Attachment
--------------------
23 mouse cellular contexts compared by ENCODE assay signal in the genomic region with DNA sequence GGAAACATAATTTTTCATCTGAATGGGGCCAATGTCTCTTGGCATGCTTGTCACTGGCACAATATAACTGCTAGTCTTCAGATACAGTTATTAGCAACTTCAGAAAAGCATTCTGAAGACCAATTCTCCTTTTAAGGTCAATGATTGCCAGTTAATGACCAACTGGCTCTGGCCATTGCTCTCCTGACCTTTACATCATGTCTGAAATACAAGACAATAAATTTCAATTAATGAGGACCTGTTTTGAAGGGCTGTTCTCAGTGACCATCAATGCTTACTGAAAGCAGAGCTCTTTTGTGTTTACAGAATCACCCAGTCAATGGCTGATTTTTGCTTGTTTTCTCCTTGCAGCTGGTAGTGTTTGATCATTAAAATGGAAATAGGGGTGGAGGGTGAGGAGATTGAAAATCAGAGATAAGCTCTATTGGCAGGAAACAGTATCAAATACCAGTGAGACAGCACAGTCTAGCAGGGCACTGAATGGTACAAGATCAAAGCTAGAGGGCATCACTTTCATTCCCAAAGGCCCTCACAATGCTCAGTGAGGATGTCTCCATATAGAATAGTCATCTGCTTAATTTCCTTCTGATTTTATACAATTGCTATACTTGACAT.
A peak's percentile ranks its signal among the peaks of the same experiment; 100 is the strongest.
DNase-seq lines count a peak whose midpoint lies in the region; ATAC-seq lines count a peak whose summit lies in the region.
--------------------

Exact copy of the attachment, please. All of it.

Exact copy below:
23 mouse cellular contexts compared by ENCODE assay signal in the genomic region with DNA sequence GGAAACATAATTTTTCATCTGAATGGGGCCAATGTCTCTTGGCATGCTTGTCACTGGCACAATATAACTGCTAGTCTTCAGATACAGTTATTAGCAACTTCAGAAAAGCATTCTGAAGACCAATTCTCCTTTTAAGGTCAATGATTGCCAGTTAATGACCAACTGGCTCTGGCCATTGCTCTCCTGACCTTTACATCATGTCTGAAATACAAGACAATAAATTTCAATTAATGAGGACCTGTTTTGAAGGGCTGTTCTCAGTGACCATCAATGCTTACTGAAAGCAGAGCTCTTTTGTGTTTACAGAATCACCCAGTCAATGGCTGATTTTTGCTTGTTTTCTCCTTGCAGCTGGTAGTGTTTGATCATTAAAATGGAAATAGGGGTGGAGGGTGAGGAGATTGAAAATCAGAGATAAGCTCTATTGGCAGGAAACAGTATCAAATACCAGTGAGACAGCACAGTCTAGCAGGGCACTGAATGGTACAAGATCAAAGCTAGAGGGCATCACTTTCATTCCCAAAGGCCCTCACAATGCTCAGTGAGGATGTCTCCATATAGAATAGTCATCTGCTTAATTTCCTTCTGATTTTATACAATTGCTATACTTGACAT.
A peak's percentile ranks its signal among the peaks of the same experiment; 100 is the strongest.
DNase-seq lines count a peak whose midpoint lies in the region; ATAC-seq lines count a peak whose summit lies in the region.